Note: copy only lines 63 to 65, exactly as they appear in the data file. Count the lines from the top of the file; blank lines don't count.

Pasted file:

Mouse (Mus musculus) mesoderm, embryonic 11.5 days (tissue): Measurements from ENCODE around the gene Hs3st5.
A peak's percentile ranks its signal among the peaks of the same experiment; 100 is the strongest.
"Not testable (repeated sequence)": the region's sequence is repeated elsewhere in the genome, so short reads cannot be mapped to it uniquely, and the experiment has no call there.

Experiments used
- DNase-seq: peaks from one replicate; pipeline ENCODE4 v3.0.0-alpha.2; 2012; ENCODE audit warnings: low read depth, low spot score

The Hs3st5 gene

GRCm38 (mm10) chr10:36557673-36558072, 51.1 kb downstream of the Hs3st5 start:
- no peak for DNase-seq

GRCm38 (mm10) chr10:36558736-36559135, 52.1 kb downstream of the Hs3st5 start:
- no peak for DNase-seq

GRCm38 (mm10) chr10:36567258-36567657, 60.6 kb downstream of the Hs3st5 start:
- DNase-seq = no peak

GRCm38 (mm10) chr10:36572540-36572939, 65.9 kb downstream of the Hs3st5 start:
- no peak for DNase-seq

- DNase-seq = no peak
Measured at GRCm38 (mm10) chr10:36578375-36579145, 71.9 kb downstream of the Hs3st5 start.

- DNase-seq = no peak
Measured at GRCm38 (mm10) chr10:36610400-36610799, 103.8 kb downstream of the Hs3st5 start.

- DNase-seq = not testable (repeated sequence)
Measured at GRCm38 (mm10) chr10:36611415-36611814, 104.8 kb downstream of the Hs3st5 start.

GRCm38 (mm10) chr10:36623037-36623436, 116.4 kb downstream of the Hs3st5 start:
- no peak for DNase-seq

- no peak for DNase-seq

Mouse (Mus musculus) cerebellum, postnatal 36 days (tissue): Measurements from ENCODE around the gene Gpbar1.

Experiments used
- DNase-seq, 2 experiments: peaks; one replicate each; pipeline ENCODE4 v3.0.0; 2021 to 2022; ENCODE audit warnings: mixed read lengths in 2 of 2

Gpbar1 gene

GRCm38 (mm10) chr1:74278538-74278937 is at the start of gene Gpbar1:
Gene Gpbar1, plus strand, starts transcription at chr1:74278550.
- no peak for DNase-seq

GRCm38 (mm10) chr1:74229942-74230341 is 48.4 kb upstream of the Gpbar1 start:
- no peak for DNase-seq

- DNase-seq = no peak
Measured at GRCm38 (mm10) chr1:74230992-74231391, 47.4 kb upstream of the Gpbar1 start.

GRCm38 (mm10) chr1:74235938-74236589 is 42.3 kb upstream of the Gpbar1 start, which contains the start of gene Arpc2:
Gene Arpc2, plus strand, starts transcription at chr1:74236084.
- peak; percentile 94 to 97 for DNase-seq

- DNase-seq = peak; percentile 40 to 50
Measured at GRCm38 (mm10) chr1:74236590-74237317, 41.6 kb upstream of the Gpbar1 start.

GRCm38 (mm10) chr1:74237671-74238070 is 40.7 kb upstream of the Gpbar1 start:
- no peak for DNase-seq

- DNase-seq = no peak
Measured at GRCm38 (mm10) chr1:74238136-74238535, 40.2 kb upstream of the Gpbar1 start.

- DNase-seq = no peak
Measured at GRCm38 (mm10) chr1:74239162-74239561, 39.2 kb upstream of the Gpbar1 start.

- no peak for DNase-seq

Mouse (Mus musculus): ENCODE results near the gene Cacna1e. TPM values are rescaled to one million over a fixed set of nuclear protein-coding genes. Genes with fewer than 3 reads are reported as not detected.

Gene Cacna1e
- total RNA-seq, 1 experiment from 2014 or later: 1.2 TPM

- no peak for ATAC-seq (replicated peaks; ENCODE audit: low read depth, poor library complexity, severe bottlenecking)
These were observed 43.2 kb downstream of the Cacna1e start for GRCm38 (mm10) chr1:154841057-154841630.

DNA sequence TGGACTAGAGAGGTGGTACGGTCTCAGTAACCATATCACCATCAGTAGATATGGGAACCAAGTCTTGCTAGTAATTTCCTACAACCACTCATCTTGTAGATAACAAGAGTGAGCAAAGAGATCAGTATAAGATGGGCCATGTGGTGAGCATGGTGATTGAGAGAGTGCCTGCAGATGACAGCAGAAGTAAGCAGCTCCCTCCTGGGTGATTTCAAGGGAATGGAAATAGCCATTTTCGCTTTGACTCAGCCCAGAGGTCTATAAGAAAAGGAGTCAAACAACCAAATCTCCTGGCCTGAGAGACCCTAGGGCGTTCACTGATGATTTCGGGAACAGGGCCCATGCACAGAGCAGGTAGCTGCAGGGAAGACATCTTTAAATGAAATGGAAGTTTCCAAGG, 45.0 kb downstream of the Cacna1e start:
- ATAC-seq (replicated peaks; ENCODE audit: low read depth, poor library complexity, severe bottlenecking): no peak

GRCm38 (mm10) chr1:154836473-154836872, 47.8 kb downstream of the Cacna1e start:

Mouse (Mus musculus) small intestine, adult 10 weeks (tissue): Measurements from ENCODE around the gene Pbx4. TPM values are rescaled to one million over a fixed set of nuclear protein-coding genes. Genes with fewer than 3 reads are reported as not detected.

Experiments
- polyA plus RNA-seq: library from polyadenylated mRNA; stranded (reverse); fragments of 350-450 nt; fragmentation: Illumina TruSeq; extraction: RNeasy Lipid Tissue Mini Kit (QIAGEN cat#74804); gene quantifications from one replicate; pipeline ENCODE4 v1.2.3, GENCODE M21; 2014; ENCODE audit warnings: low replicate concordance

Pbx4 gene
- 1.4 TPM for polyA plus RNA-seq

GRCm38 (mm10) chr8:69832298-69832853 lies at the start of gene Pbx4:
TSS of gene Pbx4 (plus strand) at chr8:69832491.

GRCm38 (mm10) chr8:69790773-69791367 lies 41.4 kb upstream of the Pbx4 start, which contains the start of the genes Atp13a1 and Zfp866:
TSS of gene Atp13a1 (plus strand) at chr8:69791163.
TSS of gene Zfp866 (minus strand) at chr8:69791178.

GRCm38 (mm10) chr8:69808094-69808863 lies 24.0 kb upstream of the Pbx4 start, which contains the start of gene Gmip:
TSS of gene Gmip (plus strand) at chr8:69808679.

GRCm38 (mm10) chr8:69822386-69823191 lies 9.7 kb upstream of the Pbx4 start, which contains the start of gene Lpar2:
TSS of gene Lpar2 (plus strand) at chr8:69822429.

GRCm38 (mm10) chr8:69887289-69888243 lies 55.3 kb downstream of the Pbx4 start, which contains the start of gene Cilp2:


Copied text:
TSS of gene Atp13a1 (plus strand) at chr8:69791163.
TSS of gene Zfp866 (minus strand) at chr8:69791178.

GRCm38 (mm10) chr8:69808094-69808863 lies 24.0 kb upstream of the Pbx4 start, which contains the start of gene Gmip: